in a single formula" (Galton 1908, p. 302). Galton found his "single formula" when he

discovered the correlation coefficient.

To make that discovery, Galton changed how he plotted his X,Y data. Instead of scaling the

horizontal and vertical plot axes in the same units as the raw data, he scaled them in units of

"probable error" (which is a 19th century term that is arithmetically related to the 20th century's

"standard deviation"). In other words, he plotted values that had been "transmuted into terms of

a new scale" (Galton 1888, p. 136). In effect, he divided each of the individual X and Y values by

their respective probable error. These transmuted values are denoted by XT and YT, where the

subscript "T" indicates transmuted raw data. Plots of YT vs. XT and of XT vs. YT exhibited the

same "problematic fact" that was mentioned above (that is, (XT c)/bY did not equal a + bXXT).

Amazingly the two plots had the identical linear regression slope. It is interesting to note that in

his "haste to prepare a paper" on this discovery before anyone else (Galton 1890, p. 421), he did

not clearly explain what meaning to assign to this identical slope that he there called "r", other

than what he gave in the very last words of the paper: "r measures the closeness of correlation"

(Galton 1888, p.145). He did not improve upon that explanation in his subsequent abbreviated

version of the publication (Galton 1889).

Formula 3 is the most direct calculation of the slope of the line on Galton's plot of "transmuted"

X,Y values (i.e., the slope of YT vs. XT). It is a classic Cartesian-coordinate calculation of "rise

over run", where the rise is and the run is , and where the rise and run values are

standardized by dividing by their respective standard deviations.

)

(

Formula 3: = )

(

where

= arithmetic mean of the plotted vertical-axis sample-data values (i.e., the Yi's)

= arithmetic mean of the plotted horizontal-axis sample-data values (i.e., the

Xi's)

Sy = standard deviation of the plotted vertical-axis sample-data values

Sx = standard deviation of the plotted horizontal-axis sample-data values

Xi = any arbitrarily chosen sample-data value plotted on the horizontal axis

Yei = a + bXi = the output of the least-squares linear regression equation derived

from the "Y on X" plot of the sample-data; this Yei value must be calculated

with the Xi value used in Formula 3's denominator.

v1.01, June 29 2017, Four Formulas for Correlation Coefficient, J. Zorich, www.johnzorich.com p. 3

The simplest and possibly the most instructive formula for the magnitude of the correlation

coefficient is this last one, which is a ratio of two standard deviations (the formula is from

Rogers and Nicewander, p. 62):

()

Formula 4 (magnitude only): =

where S(Yei) is the standard deviation of all the Yei values derived from all the plotted Xi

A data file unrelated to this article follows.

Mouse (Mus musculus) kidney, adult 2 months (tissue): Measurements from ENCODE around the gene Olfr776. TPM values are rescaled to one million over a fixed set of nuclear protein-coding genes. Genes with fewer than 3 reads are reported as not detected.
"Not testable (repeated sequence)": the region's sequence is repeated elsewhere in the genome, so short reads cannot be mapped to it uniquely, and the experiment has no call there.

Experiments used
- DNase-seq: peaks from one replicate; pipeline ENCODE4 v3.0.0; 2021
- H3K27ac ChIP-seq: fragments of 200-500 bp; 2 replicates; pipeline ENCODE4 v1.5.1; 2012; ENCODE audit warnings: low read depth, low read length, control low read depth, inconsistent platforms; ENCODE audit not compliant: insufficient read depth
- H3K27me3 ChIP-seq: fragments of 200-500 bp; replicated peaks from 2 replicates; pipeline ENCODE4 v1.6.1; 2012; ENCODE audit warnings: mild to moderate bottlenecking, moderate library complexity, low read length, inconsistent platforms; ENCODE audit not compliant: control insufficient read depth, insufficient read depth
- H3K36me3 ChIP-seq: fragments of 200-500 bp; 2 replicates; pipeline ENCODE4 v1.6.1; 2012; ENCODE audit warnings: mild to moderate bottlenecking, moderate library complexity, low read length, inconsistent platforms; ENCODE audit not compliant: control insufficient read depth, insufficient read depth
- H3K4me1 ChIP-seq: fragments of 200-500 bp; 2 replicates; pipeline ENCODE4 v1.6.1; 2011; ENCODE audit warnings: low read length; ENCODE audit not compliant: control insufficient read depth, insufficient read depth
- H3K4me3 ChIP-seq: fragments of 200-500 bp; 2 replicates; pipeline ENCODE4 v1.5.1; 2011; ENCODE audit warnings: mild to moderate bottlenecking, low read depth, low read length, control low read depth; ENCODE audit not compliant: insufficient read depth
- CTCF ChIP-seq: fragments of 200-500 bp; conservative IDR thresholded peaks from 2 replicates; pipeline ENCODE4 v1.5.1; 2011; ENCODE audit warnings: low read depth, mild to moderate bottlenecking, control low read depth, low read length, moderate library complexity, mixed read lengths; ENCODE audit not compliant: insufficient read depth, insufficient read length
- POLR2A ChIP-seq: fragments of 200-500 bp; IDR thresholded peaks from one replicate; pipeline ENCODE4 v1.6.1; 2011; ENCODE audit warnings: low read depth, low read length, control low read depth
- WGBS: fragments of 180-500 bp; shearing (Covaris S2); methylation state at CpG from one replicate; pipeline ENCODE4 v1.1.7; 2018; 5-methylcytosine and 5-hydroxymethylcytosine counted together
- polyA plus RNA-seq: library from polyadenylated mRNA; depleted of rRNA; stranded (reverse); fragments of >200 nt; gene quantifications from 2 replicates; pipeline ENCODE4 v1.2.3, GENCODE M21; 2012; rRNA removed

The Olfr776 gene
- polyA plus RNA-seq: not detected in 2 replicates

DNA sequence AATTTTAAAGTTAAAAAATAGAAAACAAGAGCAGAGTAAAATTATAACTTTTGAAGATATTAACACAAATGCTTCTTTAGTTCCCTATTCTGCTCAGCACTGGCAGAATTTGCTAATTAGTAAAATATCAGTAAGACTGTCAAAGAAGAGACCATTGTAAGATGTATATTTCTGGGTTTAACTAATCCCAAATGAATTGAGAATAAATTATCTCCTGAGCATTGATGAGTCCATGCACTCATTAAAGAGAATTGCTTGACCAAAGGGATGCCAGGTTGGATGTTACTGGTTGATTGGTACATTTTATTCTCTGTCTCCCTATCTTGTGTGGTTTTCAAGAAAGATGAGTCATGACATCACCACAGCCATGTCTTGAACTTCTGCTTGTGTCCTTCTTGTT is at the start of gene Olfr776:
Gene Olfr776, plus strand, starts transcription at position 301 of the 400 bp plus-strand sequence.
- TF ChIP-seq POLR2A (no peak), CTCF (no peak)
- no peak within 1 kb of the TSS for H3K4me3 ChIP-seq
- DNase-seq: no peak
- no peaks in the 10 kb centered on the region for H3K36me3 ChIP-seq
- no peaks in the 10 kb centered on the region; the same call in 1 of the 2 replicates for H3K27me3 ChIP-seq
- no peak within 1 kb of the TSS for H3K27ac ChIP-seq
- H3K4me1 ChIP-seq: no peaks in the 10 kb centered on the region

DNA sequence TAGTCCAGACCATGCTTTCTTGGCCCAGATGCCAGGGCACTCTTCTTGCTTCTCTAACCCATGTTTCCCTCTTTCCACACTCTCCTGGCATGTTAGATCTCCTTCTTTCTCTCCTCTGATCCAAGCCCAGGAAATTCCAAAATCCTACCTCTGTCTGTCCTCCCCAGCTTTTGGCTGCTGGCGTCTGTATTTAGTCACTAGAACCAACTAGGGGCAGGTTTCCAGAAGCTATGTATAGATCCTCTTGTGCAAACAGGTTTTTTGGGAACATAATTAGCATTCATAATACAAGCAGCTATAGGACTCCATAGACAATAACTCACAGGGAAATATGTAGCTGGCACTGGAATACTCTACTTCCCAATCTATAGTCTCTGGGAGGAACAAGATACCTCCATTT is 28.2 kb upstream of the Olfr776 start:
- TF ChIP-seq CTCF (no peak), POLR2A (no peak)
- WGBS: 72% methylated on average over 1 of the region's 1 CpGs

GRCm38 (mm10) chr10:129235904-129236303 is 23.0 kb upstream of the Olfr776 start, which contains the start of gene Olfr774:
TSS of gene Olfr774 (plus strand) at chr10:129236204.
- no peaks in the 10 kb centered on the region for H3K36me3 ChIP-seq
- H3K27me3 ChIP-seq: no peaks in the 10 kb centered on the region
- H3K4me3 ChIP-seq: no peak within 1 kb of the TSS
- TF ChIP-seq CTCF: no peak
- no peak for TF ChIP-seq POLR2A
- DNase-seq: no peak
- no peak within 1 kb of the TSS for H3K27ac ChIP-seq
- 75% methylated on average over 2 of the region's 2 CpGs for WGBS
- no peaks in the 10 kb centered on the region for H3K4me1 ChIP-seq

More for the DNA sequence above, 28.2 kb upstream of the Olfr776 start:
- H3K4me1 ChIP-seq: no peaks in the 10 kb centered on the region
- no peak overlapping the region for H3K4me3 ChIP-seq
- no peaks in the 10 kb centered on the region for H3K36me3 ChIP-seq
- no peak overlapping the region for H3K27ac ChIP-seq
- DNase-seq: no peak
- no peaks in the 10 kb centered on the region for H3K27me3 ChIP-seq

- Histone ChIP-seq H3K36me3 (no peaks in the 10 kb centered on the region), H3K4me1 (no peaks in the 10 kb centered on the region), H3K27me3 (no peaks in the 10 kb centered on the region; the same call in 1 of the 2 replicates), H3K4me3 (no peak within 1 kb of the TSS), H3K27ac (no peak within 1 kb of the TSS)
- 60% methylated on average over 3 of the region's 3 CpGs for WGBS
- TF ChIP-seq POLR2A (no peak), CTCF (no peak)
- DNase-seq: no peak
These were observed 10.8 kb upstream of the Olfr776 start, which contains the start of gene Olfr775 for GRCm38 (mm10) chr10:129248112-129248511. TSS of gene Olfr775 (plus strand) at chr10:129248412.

sample-data values, and Sy is the standard deviation of all the plotted Yi sample-data values.

regression slope (i.e., "b") of a given value, the smallest possible standard deviation for the

vertical-axis sample-data Yi values is when the plotted X,Y points occur exactly on the linear

regression line. The S(Yei) in Formula 4 is that smallest standard deviation. When any of the

plotted X,Y points deviate from that line (in such a way that "b" remains that same "given

value"), the result is a larger standard deviation, which is the Sy in Formula 4.

Formula 4 says that the correlation coefficient equals the fraction of the total observed variation

in Y (as measured by Sy) that can be explained by a perfectly linear relationship between X and Y

(as measured by S(Yei)). The remaining variation is caused by other factors (e.g., measurement

error or confounding factors). For a more mathematically rigorous explanation, it is necessary to

square both sides of the formula, thereby converting the standard deviations into variances and

the correlation coefficient into what is known as the Coefficient of Determination; the correct

statement then is that the coefficient of determination equals the fraction of the observed

variance in Y that can be explained by a perfectly linear relationship between X and Y. However,

since the correlation coefficient value is the same, no matter whether the linear regression plot is

Y vs. X or X vs. Y, the best explanatory statement for use with novice students may be this: The

correlation coefficient represents the fraction of the observed co-variation between the X and Y

variables that can be explained by a perfectly linear relationship between them.

v1.01, June 29 2017, Four Formulas for Correlation Coefficient, J. Zorich, www.johnzorich.com p. 4

Figure 1. Identical Very High Correlation Coefficients But Very Different Slopes

Slopes = 0.0001 (lower line), 10.0000 (upper line)

100

90

80

70

60

50

40

30

20

10

0

0 1 2 3 4 5 6 7 8

Slopes = 0.0001 (lower line), 10.0000 (upper line)

100

90

80

70

60

50

40

30

20

10

0

0 1 2 3 4 5 6 7 8

v1.01, June 29 2017, Four Formulas for Correlation Coefficient, J. Zorich, www.johnzorich.com p. 5

Figure 3. Identical Slopes But Different Correlation Coefficients

r = 0.9999 (lower line), 0.9000 (upper line)

100

90

80

70

60

50

40

30

20

10

0

0 1 2 3 4 5 6 7 8

r = 0.9999 (lower line), 0.00003 (upper line)

100

90

80

70

60

50

40

30

20

10

0

0 1 2 3 4 5 6 7 8

v1.01, June 29 2017, Four Formulas for Correlation Coefficient, J. Zorich, www.johnzorich.com p. 6

3. Concluding Remarks

In Galton's words, two variables "are said to be co-related when the variation of the one is

accompanied on the average by more or less variation of the other". He also said that the

correlation coefficient is a "simple number" that expresses..."the nearness with which they vary